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Board split on relaxing city rules

LANGLEY — The city’s Planning Advisory Board appears split over whether property owners with land along the bluff near the Langley Marina should get a break from regulations that restrict development.

Last September, the city council asked the advisory board to review rules that guide development along the Langley waterfront at Seawall Park and near the bluff at the Langley Marina.

The request came amid ongoing debate over development proposals near Cascade Avenue, and the council asked the board to suggest changes that might be made to rules that cover building heights or the mass and scale of new projects.

With its advice now overdue, the Planning Advisory Board met Wednesday to review its draft report on waterfront development.

The draft set of options, however, contained two proposals to loosen the rules for development for bluff properties. The first suggested that the city council could allow a variance to “critical area” regulations for building along the bluff, and the second suggested the council could consider an outright exemption from the rules.

Though members of the Planning Advisory Board tried to shy away from discussing actual policy recommendations this week — board chairman Russell Sparkman said he wanted the group to stick to a “mile high overview” of options. Roger Gage said he supported a change in the rules that would help property owners.

“I’m in favor of adopting something that can be done in the Wharf Street area that would be beneficial with everybody; the city, the landowners and the port,” Gage said.

“As of right now, a lot of these people can’t do anything with their properties,” he said.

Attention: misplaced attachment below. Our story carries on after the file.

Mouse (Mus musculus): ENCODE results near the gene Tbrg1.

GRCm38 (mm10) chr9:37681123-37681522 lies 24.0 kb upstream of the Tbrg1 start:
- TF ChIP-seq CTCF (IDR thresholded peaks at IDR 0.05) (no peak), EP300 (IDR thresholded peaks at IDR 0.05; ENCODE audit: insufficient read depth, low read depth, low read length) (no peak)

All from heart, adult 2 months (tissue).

Bluff stability is an issue, Gage continued, adding that along Edgecliff the cliff is slowly slipping away. “I just think that we need to do something.”

Board member Fred Geisler, though, said he didn’t support a variance to the regulations on critical areas, which includes rules governing setbacks along steep slopes.

Geisler said the city was too busy with other matters to take up the shoreline development issue.

“I am concerned about the level of activity and the responsibilities that we have before us in the city — not just the Planning Advisory Board,” Geisler said.

“At this point, we have 135 to 140 houses, units, that are in development. We have a thrust of development that is occurring now in the city. We also have a marina that is already in the process of being developed,” he said.

“We have just finished ... the comprehsenive plan for the city of Lanlgey, for which we now need to write code. We need to get on it quickly. It’s a big job,” Geisler added. “It’s going to take a lot of time by the staff, by the PAB and by the city council to do these things. There is a lot going on.”

“I think we’ve made mistakes,” he added. “I don’t want to make mistakes going forward.”

Geisler also said allowing a variance to developers may not be allowable because it could conflict with other existing regulations. Development into the bluff would require changing the city’s shoreline master program, he said.

“There is enough going on in the city that we really shouldn’t take up the revision of the shoreline master plan. It’s a huge process,” Geisler said.

But Larry Cort, Langley’s planning chief, that it was too soon to say whether a code amendment or other rule change would conflict with Langley’s existing regulations, which include the city’s shoreline master program.

“Without knowing what the potential law might be, it’s impossible to know whether there might be a contradiction,” Cort said.

Cort also said he did not favor allowing variances to city regulations.